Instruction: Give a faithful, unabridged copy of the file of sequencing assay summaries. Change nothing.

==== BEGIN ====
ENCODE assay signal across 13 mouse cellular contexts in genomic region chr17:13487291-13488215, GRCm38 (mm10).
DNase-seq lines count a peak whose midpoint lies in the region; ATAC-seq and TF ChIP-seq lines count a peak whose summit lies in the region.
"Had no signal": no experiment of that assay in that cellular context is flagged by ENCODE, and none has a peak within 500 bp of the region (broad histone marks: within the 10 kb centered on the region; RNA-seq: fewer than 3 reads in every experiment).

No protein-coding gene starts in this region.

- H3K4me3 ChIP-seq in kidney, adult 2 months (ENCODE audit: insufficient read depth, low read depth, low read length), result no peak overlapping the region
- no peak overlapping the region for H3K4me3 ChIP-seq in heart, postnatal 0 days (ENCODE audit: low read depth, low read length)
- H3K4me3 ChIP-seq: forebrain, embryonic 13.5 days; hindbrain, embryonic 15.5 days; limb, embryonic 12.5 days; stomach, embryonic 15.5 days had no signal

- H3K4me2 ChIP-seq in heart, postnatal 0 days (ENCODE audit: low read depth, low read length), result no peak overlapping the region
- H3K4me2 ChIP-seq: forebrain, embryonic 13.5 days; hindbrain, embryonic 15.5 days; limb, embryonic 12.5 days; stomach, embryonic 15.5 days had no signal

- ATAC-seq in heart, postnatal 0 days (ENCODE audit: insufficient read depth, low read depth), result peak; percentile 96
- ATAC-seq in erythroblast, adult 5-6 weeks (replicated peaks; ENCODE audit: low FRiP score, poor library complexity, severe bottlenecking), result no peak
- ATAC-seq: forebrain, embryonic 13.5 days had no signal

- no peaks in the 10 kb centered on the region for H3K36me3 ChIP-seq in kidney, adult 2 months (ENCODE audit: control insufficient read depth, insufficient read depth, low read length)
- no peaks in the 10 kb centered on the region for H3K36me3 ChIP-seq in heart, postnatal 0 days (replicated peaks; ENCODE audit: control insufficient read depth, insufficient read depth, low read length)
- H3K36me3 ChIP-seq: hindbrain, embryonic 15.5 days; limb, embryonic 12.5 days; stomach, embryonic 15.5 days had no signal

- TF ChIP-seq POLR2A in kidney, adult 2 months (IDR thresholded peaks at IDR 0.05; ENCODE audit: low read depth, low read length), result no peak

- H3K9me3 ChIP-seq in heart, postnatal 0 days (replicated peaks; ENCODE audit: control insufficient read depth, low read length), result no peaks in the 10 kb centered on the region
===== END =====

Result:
ENCODE assay signal across 13 mouse cellular contexts in genomic region chr17:13487291-13488215, GRCm38 (mm10).
DNase-seq lines count a peak whose midpoint lies in the region; ATAC-seq and TF ChIP-seq lines count a peak whose summit lies in the region.
"Had no signal": no experiment of that assay in that cellular context is flagged by ENCODE, and none has a peak within 500 bp of the region (broad histone marks: within the 10 kb centered on the region; RNA-seq: fewer than 3 reads in every experiment).

No protein-coding gene starts in this region.

- H3K4me3 ChIP-seq in kidney, adult 2 months (ENCODE audit: insufficient read depth, low read depth, low read length), result no peak overlapping the region
- no peak overlapping the region for H3K4me3 ChIP-seq in heart, postnatal 0 days (ENCODE audit: low read depth, low read length)
- H3K4me3 ChIP-seq: forebrain, embryonic 13.5 days; hindbrain, embryonic 15.5 days; limb, embryonic 12.5 days; stomach, embryonic 15.5 days had no signal

- H3K4me2 ChIP-seq in heart, postnatal 0 days (ENCODE audit: low read depth, low read length), result no peak overlapping the region
- H3K4me2 ChIP-seq: forebrain, embryonic 13.5 days; hindbrain, embryonic 15.5 days; limb, embryonic 12.5 days; stomach, embryonic 15.5 days had no signal

- ATAC-seq in heart, postnatal 0 days (ENCODE audit: insufficient read depth, low read depth), result peak; percentile 96
- ATAC-seq in erythroblast, adult 5-6 weeks (replicated peaks; ENCODE audit: low FRiP score, poor library complexity, severe bottlenecking), result no peak
- ATAC-seq: forebrain, embryonic 13.5 days had no signal

- no peaks in the 10 kb centered on the region for H3K36me3 ChIP-seq in kidney, adult 2 months (ENCODE audit: control insufficient read depth, insufficient read depth, low read length)
- no peaks in the 10 kb centered on the region for H3K36me3 ChIP-seq in heart, postnatal 0 days (replicated peaks; ENCODE audit: control insufficient read depth, insufficient read depth, low read length)
- H3K36me3 ChIP-seq: hindbrain, embryonic 15.5 days; limb, embryonic 12.5 days; stomach, embryonic 15.5 days had no signal

- TF ChIP-seq POLR2A in kidney, adult 2 months (IDR thresholded peaks at IDR 0.05; ENCODE audit: low read depth, low read length), result no peak

- H3K9me3 ChIP-seq in heart, postnatal 0 days (replicated peaks; ENCODE audit: control insufficient read depth, low read length), result no peaks in the 10 kb centered on the region